This means that 13 of the most commonly used masks were used to create over 50% of passwords. More than 20 million passwords from the sample use one of 13 structures. These results are quite shocking when it comes to the universality of the password structure. The remaining 50% of passwords are located in the long chart on the right, which has been cut off in the picture above.

In fact, of the 260,500 masks, only 400 are shown in the chart. The idea of ​​creating a password based on a well-known structure seems unlikely. However, this turns out to be quite normal considering the way users create and remember passwords. According to the analyzed data, there are logical factors that explain why this is possible.

When a user is prompted for a password with an uppercase letter, 90% of the time it will be the first letter of the expression. If you ask a user to use numbers in their password, they will usually use two numbers (probably the year of birth). Another common choice is to use four digits (the current or previous calendar year) at the end of a word. Another common password ending is one digit followed by 3 digits in sequence. Habits like these allow hackers to predict what password structure we are using.

Statistical hybrid – even faster

Now that we know what the most common structures are, we can assume that the user is likely to use potato rather than zdtuiknsh (random letters), despite the fact that they both start with the letter “z” and have 8 letters each.

Therefore, we assume that in a password based on a mask, we encounter a word more often than random letters. For hackers, this assumption is very helpful as it allows them to eliminate a huge amount of unnecessary combinations. This method of hacking is called a hybrid attack that uses the statistics of universal password structures.

Productivity and time

As a hacker, by breaking even a very large number of passwords, you often don’t have time to hack them all. However, cracking some of them may help you gain access to the system and result in new opportunities. Therefore, cracking passwords sometimes requires a certain amount of time that we can spend on hacking.

Using the structures that were found in the previous analysis, the scammer can determine that he wants to search the 10 most popular structures depending on the complexity of the password sorted after the shortest hacking time. As a result, a hacker can determine the time frame he or she wants to devote to breaking passwords, e.g. exactly 60 minutes. The results of password cracking using the CPU are presented below.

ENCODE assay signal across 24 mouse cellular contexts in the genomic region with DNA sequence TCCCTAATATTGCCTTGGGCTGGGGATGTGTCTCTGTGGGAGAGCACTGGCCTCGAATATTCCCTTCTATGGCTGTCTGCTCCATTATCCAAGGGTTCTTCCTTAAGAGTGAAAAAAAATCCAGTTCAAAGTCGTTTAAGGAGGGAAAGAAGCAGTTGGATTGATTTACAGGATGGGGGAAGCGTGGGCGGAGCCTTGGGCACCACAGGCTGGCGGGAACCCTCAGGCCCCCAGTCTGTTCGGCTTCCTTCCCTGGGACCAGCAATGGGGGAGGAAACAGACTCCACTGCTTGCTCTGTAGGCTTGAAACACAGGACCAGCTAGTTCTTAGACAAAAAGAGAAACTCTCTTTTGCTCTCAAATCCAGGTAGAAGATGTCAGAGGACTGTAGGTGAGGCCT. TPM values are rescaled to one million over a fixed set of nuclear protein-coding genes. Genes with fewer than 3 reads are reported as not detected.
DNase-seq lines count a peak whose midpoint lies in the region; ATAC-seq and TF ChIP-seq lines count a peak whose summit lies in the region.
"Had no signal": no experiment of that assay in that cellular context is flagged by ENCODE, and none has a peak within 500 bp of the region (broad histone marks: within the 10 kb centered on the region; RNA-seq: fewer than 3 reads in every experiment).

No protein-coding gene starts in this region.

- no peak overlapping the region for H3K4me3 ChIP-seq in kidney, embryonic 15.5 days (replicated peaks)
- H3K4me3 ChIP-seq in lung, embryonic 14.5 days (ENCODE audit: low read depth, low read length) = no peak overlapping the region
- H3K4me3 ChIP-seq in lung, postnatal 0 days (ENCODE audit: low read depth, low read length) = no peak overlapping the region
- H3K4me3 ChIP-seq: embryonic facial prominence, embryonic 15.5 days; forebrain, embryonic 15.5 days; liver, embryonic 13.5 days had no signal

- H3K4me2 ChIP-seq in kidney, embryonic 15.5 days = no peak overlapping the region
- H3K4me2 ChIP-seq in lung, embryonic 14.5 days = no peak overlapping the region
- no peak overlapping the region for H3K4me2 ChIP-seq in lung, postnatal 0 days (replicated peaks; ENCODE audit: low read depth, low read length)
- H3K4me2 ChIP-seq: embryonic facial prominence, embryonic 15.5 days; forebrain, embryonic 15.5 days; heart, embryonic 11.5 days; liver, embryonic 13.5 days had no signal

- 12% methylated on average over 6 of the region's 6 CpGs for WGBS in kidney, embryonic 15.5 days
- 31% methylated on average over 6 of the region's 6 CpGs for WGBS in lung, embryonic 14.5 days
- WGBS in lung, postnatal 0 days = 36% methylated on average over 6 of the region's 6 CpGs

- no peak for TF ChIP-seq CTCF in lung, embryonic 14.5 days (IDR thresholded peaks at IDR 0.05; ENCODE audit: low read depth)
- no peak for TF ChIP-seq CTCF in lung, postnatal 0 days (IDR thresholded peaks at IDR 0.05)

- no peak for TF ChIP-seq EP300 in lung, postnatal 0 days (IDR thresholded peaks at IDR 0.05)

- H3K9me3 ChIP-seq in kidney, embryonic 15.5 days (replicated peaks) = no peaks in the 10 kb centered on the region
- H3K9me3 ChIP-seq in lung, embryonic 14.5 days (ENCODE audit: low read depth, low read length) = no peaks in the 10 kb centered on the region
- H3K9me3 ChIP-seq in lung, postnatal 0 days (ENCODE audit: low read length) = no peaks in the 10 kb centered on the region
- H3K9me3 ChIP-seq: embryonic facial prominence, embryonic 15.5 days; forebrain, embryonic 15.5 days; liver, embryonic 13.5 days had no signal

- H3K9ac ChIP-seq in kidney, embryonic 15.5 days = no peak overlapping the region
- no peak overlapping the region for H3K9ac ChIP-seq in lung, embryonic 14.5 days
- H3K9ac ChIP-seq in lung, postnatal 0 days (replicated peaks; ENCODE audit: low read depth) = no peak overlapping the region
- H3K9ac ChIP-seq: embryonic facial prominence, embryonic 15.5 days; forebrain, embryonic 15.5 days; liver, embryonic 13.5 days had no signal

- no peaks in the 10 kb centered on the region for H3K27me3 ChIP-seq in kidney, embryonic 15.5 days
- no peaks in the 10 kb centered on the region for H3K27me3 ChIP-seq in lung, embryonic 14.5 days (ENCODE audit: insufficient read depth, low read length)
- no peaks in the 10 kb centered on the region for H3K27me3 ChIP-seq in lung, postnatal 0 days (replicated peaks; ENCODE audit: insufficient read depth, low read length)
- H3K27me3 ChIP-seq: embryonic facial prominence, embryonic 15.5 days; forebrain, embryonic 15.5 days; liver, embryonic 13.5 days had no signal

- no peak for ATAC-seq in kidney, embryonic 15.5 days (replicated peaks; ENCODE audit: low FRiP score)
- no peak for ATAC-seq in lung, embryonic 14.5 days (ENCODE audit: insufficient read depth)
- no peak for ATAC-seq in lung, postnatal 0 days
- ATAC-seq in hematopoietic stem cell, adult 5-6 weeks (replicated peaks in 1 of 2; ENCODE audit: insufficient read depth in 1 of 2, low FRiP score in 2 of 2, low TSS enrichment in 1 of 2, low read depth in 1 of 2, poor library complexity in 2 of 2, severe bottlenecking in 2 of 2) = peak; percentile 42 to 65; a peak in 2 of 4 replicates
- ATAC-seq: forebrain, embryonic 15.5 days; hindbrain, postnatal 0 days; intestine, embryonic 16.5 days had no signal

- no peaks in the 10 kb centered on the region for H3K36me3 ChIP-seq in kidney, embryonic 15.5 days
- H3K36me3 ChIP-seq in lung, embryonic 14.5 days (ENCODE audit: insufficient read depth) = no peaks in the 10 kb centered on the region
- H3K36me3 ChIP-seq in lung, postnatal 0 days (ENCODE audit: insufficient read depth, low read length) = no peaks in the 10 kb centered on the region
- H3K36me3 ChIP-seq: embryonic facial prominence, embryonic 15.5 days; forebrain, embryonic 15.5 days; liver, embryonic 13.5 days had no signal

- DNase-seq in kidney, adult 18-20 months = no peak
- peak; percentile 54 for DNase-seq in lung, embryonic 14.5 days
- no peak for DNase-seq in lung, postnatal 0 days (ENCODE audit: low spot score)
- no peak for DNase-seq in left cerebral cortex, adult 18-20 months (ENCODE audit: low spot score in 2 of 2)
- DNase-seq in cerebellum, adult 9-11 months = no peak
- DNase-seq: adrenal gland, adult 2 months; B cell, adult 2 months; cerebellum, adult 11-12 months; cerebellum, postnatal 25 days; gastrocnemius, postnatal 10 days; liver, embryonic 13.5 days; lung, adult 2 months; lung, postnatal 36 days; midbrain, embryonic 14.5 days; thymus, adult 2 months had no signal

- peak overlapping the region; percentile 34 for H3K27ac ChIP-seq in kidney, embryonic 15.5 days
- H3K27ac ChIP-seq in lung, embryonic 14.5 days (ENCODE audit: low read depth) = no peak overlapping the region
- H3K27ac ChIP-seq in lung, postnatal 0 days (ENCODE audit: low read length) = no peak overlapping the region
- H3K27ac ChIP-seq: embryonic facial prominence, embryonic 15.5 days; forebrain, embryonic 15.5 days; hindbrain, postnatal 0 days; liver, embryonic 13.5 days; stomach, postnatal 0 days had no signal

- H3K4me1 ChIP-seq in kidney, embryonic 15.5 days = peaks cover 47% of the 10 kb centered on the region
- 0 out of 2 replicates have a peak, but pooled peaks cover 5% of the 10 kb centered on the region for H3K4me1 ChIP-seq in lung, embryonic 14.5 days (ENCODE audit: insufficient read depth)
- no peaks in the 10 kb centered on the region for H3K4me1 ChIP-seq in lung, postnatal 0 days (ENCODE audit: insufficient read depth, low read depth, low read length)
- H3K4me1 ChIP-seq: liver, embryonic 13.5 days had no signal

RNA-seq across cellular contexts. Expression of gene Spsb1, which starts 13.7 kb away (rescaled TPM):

In this case, the fastest proven structure was U (W3) dddd , which is defined as an uppercase letter, 3 lowercase letters (“W” for word), and 4 digits. There were 69 passwords in the set that match the given structure, and it only took my computer a minute to check all the combinations. I stopped hacking at 62 minutes and found I hacked 221 hashes that matched 491 accounts, which resulted in 11% of the hacked passwords. The reason for the large difference between the number of hacked passwords and the number of hacked accounts is a large number of the same passwords (e.g. in corporate offices, where default passwords are often not changed). If a hacker determines a common password in some environment, then all users with the same password will be hacked.

Although a hybrid attack or a policy-based attack like best64 could hack some

of these passwords faster, attacking with a Mask provides more combinations to be checked. If the faster ways fail, the above approach will be the next step in successfully cracking your password. It should also be remembered that, for example, this hacking was performed on an average quality processor and if we ran the process on a powerful GPU card, the time could be reduced to a few seconds. Therefore, time is not as important as thoughtful performance.